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2004 Subaru
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10 Posts
Discussion Starter #1 (Edited)
DIY Timing Belt Clarification - Cam Seals

Hi,

I'm sorry to post another timing belt question but after searching for a few days this and other forums I'm still left with a question I was hoping someone could clarify for me. This is my first timing belt and I'm planning to do it next month on my 2004 Forester Non-Turbo. That would be the SOHC then, so just the single cam sprockets on each side right?

My question is this talk about the interface engines and then specifically about replacing the cam seals. With the old belt still on, I turn the engine until things are all aligned... then I can take it off. But what I don't really understand is what's safe to turn then. I imagine when I go to take off the cam sprockets to get at the seals (either with a tool or chain wrench to hold it still) that they're going to move some and get off alignment. Does that mess up the valves or risk that? Can they only be turned one way so do I need to be careful when I'm taking them off? If it gets off of alignment then how do I get it back aligned before I put the new belt on?

Thanks so much for your help on this, hopefully it will help others too.

-Jonathan
 

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2006 wrx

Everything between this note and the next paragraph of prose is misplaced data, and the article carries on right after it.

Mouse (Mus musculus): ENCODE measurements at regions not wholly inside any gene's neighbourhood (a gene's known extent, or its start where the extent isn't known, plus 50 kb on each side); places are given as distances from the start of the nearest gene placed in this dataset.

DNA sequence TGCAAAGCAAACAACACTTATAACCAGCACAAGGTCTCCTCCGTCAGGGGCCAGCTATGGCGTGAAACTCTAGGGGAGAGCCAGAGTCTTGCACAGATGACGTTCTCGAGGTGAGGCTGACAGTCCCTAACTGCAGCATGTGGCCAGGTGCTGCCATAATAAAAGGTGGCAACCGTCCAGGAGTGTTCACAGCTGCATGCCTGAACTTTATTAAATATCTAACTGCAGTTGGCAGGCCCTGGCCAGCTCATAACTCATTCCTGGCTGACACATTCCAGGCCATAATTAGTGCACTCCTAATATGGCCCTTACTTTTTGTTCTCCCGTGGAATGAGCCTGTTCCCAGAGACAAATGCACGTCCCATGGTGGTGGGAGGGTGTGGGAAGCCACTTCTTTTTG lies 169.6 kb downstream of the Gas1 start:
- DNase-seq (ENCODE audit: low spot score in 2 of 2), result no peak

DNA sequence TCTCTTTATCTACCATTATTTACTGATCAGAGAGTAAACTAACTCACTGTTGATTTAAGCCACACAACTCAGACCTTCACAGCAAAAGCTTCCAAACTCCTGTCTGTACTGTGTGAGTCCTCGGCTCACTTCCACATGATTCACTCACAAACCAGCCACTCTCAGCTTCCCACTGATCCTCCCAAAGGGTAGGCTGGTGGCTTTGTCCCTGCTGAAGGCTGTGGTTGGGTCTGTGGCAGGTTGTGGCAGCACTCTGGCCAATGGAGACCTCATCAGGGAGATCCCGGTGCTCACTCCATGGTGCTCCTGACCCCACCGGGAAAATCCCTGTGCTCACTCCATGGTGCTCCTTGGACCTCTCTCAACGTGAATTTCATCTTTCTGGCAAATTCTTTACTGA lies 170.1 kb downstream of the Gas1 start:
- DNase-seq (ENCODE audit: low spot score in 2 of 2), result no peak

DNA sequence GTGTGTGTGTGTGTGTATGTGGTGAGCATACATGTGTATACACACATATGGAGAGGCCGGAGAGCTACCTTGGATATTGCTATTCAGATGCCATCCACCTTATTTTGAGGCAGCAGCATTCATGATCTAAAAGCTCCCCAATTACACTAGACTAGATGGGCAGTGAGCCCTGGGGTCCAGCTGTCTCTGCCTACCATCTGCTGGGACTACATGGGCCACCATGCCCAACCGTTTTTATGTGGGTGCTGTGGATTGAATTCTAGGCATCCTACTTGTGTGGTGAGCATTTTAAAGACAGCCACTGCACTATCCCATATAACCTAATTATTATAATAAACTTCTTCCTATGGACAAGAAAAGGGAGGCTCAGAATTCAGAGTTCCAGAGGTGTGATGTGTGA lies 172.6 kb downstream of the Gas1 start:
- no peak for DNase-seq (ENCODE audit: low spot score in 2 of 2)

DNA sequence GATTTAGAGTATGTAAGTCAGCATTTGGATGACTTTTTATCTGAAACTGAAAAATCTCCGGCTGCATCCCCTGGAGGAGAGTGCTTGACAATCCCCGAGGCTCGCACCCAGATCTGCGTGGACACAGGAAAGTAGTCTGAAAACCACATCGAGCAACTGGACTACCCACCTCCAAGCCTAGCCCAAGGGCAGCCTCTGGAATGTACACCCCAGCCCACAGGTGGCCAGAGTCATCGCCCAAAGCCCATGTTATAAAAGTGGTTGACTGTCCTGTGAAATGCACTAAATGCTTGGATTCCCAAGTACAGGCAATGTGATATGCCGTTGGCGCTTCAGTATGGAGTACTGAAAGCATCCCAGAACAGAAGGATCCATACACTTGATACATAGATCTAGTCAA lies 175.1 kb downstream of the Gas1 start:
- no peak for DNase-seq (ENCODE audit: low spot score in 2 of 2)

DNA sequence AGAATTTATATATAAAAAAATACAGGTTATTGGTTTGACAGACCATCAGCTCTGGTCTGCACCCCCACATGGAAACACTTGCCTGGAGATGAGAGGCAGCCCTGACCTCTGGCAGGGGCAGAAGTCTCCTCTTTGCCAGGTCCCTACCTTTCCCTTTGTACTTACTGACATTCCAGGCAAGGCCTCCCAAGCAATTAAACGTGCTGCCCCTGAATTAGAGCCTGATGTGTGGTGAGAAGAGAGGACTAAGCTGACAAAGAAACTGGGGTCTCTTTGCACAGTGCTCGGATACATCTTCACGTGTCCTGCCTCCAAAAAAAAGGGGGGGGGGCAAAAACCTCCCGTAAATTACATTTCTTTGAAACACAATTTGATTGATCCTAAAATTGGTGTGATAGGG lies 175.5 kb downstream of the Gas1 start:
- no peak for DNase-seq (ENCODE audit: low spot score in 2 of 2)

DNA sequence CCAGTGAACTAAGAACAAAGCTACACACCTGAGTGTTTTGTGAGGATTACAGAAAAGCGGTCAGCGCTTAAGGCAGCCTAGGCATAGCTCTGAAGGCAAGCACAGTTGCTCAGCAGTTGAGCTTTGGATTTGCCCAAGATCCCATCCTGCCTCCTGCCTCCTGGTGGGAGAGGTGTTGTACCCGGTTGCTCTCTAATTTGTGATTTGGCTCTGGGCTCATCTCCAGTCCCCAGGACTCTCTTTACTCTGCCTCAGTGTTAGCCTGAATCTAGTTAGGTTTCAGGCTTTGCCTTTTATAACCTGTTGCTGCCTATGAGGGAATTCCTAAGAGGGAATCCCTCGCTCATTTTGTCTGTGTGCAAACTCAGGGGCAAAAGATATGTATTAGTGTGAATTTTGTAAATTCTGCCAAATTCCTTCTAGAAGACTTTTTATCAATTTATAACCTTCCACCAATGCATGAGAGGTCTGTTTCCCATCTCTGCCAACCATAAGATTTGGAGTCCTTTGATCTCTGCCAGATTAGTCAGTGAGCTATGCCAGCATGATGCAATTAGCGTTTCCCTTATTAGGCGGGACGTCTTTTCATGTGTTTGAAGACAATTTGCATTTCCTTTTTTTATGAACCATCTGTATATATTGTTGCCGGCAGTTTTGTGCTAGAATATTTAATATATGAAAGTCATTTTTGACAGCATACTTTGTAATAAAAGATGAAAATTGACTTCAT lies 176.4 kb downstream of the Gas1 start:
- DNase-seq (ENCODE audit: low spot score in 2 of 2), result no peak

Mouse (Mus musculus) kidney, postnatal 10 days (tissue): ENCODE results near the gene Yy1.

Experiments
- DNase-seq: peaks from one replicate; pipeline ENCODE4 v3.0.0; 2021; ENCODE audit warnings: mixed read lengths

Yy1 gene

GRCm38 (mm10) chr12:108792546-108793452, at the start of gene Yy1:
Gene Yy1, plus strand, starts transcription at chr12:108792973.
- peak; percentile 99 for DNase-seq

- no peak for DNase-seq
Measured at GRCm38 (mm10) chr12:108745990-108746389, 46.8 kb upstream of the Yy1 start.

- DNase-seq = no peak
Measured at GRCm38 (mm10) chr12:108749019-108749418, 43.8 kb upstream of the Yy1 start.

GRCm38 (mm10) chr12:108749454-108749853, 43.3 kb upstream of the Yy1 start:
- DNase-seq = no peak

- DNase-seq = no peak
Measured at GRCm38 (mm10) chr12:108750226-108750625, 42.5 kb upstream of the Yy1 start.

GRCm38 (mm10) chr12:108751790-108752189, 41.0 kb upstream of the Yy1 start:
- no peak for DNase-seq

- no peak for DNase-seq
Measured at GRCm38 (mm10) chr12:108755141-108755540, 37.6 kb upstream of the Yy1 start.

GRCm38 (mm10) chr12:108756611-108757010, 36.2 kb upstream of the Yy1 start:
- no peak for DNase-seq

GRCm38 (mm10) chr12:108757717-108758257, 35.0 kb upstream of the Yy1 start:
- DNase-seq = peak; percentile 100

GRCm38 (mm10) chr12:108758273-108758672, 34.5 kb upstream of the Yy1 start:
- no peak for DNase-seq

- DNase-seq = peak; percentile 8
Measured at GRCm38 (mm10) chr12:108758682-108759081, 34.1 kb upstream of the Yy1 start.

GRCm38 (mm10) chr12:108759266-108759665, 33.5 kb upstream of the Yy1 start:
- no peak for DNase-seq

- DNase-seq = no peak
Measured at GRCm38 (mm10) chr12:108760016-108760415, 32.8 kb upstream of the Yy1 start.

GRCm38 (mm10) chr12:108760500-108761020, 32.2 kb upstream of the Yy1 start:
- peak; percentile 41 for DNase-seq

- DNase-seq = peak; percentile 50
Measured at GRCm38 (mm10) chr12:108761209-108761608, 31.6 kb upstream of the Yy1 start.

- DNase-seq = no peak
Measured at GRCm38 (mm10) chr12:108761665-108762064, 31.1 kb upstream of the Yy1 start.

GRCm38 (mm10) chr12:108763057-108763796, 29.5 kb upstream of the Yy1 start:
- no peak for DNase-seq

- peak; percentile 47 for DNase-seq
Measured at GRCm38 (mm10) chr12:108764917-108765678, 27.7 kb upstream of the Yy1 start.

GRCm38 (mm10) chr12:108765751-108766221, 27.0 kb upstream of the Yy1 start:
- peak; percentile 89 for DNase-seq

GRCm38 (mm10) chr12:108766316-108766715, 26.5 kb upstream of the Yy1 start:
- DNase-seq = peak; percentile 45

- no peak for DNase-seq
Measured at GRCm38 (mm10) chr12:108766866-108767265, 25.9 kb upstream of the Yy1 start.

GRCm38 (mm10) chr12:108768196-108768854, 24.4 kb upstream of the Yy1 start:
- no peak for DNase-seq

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49 Posts
once the crank is in the service position, all the pistons are well away from the heads so you don't have to worry about any valve interference.
 

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2004 Subaru
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10 Posts
Discussion Starter #3 (Edited)
Thank you, I think I get it. You turn the engine so that the crank is aligned in a 'service position' that's puts the pistons at a safe place and also lets all visual alignment aides in an easy to see place, so when you put your timing belt back on with the right separation of teeth, etc - everything is back to good. You can spin the cam sprockets (and valves in and out) all you want without the belt on and there's no risk of interference since the crank is still (and the pistons.)

Thanks! I'm excited to try this out. Let me know if you think I'm off in my thinking in any way.
 

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377 Posts
If camshaft seals are not leaking, it's not absolutely necessary to change them w/ TB. They may last life of car w/o leaking. You could accidentally scratch sealing services or mis-install seals and create a leak while trying to prevent one. Subaru shop manual implies that camshaft sprocket (driver's side) must be removed to replace water pump. This is not true as I recently proved on my 99 Forester during TB replacement.

I plan to change my camshaft seals with the head gaskets which need replacement and valve train must be disassembled. Otherwise, I would leave them as I did when changing timing belts recently. Mileage is 220K miles.

good luck
 
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